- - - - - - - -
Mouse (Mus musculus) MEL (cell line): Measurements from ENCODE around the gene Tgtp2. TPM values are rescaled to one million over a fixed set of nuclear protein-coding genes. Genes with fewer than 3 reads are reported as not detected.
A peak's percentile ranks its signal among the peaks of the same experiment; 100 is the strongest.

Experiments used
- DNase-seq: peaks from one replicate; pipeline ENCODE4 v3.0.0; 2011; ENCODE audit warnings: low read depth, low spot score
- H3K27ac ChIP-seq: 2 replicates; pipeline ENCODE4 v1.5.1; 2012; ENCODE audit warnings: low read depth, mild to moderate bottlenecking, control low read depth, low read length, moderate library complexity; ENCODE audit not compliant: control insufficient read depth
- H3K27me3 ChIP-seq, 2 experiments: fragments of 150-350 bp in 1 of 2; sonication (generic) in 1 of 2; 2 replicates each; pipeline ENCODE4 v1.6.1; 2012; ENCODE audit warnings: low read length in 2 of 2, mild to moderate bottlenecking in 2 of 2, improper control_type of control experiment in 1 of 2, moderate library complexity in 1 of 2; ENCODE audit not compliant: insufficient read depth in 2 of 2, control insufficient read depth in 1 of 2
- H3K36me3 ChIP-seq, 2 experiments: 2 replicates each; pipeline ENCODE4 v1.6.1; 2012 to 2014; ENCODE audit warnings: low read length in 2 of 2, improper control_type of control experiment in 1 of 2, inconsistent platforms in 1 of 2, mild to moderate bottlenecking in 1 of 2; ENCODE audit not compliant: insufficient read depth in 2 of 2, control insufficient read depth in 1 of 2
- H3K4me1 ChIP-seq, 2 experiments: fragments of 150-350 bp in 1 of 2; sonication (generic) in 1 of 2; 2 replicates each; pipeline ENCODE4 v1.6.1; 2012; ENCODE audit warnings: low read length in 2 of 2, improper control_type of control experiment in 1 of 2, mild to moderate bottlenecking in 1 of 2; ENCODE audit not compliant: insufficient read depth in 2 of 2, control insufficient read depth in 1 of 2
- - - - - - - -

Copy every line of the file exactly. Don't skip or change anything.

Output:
Mouse (Mus musculus) MEL (cell line): Measurements from ENCODE around the gene Tgtp2. TPM values are rescaled to one million over a fixed set of nuclear protein-coding genes. Genes with fewer than 3 reads are reported as not detected.
A peak's percentile ranks its signal among the peaks of the same experiment; 100 is the strongest.

Experiments used
- DNase-seq: peaks from one replicate; pipeline ENCODE4 v3.0.0; 2011; ENCODE audit warnings: low read depth, low spot score
- H3K27ac ChIP-seq: 2 replicates; pipeline ENCODE4 v1.5.1; 2012; ENCODE audit warnings: low read depth, mild to moderate bottlenecking, control low read depth, low read length, moderate library complexity; ENCODE audit not compliant: control insufficient read depth
- H3K27me3 ChIP-seq, 2 experiments: fragments of 150-350 bp in 1 of 2; sonication (generic) in 1 of 2; 2 replicates each; pipeline ENCODE4 v1.6.1; 2012; ENCODE audit warnings: low read length in 2 of 2, mild to moderate bottlenecking in 2 of 2, improper control_type of control experiment in 1 of 2, moderate library complexity in 1 of 2; ENCODE audit not compliant: insufficient read depth in 2 of 2, control insufficient read depth in 1 of 2
- H3K36me3 ChIP-seq, 2 experiments: 2 replicates each; pipeline ENCODE4 v1.6.1; 2012 to 2014; ENCODE audit warnings: low read length in 2 of 2, improper control_type of control experiment in 1 of 2, inconsistent platforms in 1 of 2, mild to moderate bottlenecking in 1 of 2; ENCODE audit not compliant: insufficient read depth in 2 of 2, control insufficient read depth in 1 of 2
- H3K4me1 ChIP-seq, 2 experiments: fragments of 150-350 bp in 1 of 2; sonication (generic) in 1 of 2; 2 replicates each; pipeline ENCODE4 v1.6.1; 2012; ENCODE audit warnings: low read length in 2 of 2, improper control_type of control experiment in 1 of 2, mild to moderate bottlenecking in 1 of 2; ENCODE audit not compliant: insufficient read depth in 2 of 2, control insufficient read depth in 1 of 2